HALIFAX — Weariness with severe weather set in Monday in Atlantic Canada as the region coped with power outages, slippery roads and coastal erosion caused by the fourth storm in as many weeks.
Utility websites showed that by 3 p.m. about 7,000 homes and businesses in Nova Scotia and a similar number in New Brunswick were without power, while several thousand customers in Prince Edward Island were also waiting for the lights to come back on.
Blizzard conditions were forecast for northern New Brunswick as snow was driven by gusting winds.
Karl Wilmot, a senior manager with the Emergency Measures Organization in New Brunswick, said people calling his office were fatigued and depressed.
“After a repetition of four times in less than a month, fatigue and malaise of the whole thing sets in and people are definitely wearing down,” said Wilmot in a telephone interview from Fredericton.
“You can tell in peoples’ voices when they call to register under the disaster financial assistance that people are tired.”
Four storms have hit the province this month, ranging from heavy rainfall in the south to coastal flooding in the east.
Over 150 people were forced to move out of flooded homes in southwestern New Brunswick and the Keswick Ridge area after the second storm.
Last week, high waves pounded the east coast of the province from the Miramichi through to Shediac, forcing more evacuations.
Wilmot said assessment teams that had been doing inspections of damaged homes were forced to stop their work on Monday due to slippery roads.
Linda Libby, a forecaster with Environment Canada, said Monday’s storm eased during the day.
However, she said it would pick up again in the evening when strong northwesterly winds arrive.
During the day temperatures hovered around zero in southern New Brunswick, Nova Scotia and Prince Edward Island, causing the snow to turn to rain and making the roads treacherous and slushy.
“My biggest concern for today are the road conditions, given the temperatures out there. What can be wet and sloppy and not that bad can become icy and hazardous very quickly,” Libby said Monday.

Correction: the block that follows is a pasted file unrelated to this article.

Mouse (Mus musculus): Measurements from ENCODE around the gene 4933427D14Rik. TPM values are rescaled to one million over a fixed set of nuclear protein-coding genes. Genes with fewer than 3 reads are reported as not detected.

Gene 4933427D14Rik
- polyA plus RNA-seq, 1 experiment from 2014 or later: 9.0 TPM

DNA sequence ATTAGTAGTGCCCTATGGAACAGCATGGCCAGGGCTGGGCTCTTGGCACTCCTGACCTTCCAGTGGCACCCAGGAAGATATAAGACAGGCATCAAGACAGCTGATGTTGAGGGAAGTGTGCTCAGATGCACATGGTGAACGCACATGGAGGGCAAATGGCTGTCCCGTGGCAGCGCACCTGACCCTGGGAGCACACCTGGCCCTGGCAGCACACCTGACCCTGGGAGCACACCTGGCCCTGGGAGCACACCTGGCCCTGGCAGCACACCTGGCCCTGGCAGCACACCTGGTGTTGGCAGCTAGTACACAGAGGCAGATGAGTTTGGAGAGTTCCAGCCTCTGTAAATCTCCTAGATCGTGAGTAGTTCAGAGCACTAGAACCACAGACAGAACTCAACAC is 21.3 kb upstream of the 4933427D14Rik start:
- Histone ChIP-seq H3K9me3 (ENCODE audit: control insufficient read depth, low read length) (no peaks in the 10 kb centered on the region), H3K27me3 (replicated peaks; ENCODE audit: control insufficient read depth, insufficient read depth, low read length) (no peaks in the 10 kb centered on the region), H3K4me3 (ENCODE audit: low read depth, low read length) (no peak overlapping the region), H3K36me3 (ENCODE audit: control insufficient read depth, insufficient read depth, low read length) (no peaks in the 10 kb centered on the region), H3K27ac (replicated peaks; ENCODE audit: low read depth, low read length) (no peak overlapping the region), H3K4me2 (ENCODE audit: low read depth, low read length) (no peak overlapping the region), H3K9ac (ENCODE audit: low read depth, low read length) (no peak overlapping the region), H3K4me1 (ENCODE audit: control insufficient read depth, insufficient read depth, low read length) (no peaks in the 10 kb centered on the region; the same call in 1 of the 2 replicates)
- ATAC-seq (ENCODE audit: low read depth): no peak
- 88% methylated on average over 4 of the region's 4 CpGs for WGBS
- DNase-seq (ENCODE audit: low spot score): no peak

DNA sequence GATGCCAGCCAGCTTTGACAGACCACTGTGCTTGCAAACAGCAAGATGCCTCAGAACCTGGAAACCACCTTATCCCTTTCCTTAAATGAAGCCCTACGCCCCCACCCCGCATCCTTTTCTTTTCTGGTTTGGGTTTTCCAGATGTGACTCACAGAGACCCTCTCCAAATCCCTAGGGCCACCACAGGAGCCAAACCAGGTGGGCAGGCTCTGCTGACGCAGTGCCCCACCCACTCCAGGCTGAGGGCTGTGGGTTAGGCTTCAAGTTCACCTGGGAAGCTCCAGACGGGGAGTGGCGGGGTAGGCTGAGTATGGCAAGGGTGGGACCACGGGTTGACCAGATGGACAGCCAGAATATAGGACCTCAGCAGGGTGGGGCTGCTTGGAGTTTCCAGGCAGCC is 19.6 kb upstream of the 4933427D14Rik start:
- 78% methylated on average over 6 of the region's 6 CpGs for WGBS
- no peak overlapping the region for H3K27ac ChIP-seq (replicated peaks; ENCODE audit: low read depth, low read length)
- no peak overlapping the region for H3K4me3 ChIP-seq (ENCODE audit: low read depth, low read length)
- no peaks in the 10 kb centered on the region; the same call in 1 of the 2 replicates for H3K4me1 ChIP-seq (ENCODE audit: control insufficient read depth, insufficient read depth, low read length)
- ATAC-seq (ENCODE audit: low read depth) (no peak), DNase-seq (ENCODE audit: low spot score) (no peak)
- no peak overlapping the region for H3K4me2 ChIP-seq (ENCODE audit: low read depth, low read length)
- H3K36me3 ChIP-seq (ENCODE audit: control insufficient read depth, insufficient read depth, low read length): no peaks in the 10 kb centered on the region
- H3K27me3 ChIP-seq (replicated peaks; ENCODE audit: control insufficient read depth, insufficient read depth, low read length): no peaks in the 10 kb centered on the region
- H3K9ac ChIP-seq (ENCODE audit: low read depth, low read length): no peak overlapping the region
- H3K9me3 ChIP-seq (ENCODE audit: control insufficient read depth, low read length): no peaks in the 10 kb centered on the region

The forecaster was also calling for storm surges along the east coast of New Brunswick between Miramichi and Shediac, where a surge last week caused widespread damage to beaches and buildings.
Libby says it’s possible there will also be storm surges of up to one metre in Nova Scotia’s Pictou County and along the coasts of P.E.I.
Wilmot said that EMO in New Brunswick had contacted its local managers along the east coast about the latest warning.
“We don’t expect the water levels to be quite as high as last week, but we are expecting the pounding surf,” he said.
Environment Canada said southwestern Newfoundland could see strong wind gusts of over 100 km/h.
Libby said there are also snowfall warnings in place for central Newfoundland and there was a mix of snow and rain expected in eastern Newfoundland.
December has been a difficult month for many parts of the Atlantic region, where roads and bridges have been damaged, homes flooded, fishing gear destroyed and some wharfs and boardwalks pounded to bits.
In Cape Breton, rainfall levels have been triple the average. The island was receiving heavy snowfalls in its northern counties on Monday.
The storm system caused thousands of flight cancellations Sunday in the northeastern U.S., and there were delays reported at the Halifax airport on Monday.
Dozens of U.S. bound flights from Canada, mainly from Toronto, have been cancelled or delayed, and travellers are advised to check the status of their flights before heading to the airport.